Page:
A basic look at pre-recording and post-recording compression and reasons to do them
This article was prompted by a thread in our forum, and after a lengthy thread on the subject one member suggested making it a recording tip, I agree, it is a worthy tid-bit of knowledge so here we go:
Many people are confused by compression (along with many dynamic effects) and don't understand why to use it, and more importantly when to use it. Compression is nothing short of a magical little effect that will raise the level of quiet signals and at the same time clamping down on the really hot signals, therefor "compressing" them into a more even signal. So, most people will first ask why do you want to do that? don't you want the rawest signal to get the most accurate sound to tape? Well, no, not always. As an example I will use a typical vocal track, as it is the most dramatic example.
When a vocalist is in the iso booth doing his or her thing it is human nature to let the music take control, therefore, the singer starts moving around, bobbing the head or whatever. In doing this the mouth moves closer to and farther from the microphone while recording, in addition, if a singer doesn't take a breath right on cue the first word or two of a phrase may come out quieter than the rest. This leads to an inconsistent and very raw, nasty sounding track as the engineer has to constantly be riding that fine line of not letting the track clip on the hot signals and not letting the weak signals drop off the recording.
Enter the compressor. With the proper settings (which we have discussed in a different article) you can give this nasty sounding track a consistent and yet still dynamic recording that is more pleasing to the ear and easier to work with in final mixdown.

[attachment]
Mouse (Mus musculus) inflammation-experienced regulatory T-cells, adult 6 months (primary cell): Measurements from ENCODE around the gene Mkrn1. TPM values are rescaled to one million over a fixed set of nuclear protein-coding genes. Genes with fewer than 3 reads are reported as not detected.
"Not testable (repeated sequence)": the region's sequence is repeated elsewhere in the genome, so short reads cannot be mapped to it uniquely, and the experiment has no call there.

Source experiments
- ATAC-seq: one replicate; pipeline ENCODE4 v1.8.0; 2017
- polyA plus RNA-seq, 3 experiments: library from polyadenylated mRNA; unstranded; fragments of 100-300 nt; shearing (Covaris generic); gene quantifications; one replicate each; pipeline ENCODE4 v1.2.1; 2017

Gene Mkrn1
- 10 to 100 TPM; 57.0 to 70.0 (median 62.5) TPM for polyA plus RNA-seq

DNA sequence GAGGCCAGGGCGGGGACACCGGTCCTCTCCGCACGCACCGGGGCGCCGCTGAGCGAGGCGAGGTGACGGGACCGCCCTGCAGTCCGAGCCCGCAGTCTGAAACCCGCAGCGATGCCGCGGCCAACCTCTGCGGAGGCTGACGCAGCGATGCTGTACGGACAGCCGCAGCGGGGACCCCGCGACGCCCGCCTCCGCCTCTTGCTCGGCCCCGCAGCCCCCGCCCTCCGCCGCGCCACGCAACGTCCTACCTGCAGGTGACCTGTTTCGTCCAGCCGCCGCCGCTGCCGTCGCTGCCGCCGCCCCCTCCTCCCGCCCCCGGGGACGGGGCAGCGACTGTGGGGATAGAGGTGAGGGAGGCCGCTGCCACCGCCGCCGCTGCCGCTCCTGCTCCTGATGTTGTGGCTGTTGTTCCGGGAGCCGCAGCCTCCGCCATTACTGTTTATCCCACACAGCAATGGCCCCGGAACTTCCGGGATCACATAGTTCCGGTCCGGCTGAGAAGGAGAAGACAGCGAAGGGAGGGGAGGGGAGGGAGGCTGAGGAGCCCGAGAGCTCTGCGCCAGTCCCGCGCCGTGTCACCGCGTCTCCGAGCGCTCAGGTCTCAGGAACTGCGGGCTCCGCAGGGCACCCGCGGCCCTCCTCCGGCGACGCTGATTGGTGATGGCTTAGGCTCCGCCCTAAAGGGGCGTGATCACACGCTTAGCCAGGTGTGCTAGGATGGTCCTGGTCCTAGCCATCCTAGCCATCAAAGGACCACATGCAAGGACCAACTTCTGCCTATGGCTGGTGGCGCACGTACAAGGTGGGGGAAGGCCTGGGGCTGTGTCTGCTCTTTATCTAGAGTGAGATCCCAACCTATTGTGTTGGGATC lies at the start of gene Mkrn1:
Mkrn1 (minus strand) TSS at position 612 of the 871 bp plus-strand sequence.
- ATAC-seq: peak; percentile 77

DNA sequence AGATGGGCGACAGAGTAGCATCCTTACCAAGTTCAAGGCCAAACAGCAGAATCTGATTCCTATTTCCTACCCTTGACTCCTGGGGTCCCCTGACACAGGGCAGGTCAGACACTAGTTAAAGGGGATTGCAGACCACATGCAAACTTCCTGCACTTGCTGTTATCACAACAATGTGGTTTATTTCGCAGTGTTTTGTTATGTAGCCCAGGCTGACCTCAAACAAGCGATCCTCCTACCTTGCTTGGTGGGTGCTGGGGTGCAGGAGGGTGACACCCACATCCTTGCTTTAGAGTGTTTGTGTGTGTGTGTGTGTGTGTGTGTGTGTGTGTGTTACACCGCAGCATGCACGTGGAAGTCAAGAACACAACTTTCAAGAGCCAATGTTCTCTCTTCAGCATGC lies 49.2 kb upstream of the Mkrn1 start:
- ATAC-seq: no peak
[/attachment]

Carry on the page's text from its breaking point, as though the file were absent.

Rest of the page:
The trick in doing this is to not compress to much, if you over-compress any signal you can suck the life right out of it, leaving a unemotional track, which, in some cases may be what you are going for, but generally not.
Another instrument that is commonly compressed pre-recording is drums, kick and snare is often compressed, as well as limited and gated. The limited and gate can in many cases by used with a compressor to further process a nice clean signal for the recording, these are discussed in the same article mentioned above.
Post-recording compression can be used on any track at any time the artist feels it is necessary, even adding yet more compression to tracks that already had some during the original recording. During premastering/mixdown the additional compression is used more to make each instrument fit in the mix together so no signal get totally out of control or takes over the sound stage. This being the case is yet another reason to make sure not to over compress on the original track, because more can always be added later.
Related Forum Topics:
Mar 25, 2006 01:05 pm
I fully agree with some very lite and easy compression on vocals, bass and kickdrum, but if you are new to dynamic prosessors you should be very careful with what you do.
You can totally mess up you recordings with wrong and to heavy compression and when you have that on tape or harddrive there's nothing you can do to repair it.
So my tip is lite and easy compression on bass, vocals and kickdrum.
Bass you can allow a little harder compression, maybe up to 8 to 1 in ratio and up to 4 dB compression.
On vocals no harder compression than 3 to 1 and somthing like 2-3 dB compression.
Kickdrum you can allow a ratio of around 4 to 1 and 2-3 dB compression.
Hope this helps
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